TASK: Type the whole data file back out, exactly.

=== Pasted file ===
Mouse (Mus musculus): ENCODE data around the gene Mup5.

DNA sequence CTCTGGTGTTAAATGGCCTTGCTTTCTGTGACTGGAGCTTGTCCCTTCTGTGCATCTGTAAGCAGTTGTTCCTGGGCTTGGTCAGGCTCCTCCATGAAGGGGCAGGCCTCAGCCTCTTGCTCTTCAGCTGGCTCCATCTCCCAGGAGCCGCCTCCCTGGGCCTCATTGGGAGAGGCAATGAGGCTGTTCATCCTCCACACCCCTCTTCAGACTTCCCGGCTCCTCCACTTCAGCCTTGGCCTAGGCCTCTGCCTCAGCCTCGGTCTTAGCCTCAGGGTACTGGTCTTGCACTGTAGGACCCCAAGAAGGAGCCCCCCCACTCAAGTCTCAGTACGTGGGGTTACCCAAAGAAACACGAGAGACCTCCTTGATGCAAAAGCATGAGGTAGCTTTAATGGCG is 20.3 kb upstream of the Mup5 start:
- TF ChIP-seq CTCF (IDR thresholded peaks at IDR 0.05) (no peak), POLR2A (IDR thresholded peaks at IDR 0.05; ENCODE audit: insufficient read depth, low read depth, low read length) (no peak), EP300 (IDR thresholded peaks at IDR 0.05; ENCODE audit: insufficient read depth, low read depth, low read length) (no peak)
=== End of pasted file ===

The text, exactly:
Mouse (Mus musculus): ENCODE data around the gene Mup5.

DNA sequence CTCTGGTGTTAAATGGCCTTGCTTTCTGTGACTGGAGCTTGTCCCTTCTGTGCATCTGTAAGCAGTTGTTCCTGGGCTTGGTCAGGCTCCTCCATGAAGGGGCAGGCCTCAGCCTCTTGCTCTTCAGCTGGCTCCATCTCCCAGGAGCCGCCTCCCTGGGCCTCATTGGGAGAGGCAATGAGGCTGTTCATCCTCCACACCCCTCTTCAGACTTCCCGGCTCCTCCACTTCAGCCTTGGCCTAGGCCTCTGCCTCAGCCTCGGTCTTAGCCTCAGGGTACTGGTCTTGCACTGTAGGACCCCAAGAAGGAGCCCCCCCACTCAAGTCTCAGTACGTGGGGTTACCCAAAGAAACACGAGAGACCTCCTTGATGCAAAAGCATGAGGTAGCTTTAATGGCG is 20.3 kb upstream of the Mup5 start:
- TF ChIP-seq CTCF (IDR thresholded peaks at IDR 0.05) (no peak), POLR2A (IDR thresholded peaks at IDR 0.05; ENCODE audit: insufficient read depth, low read depth, low read length) (no peak), EP300 (IDR thresholded peaks at IDR 0.05; ENCODE audit: insufficient read depth, low read depth, low read length) (no peak)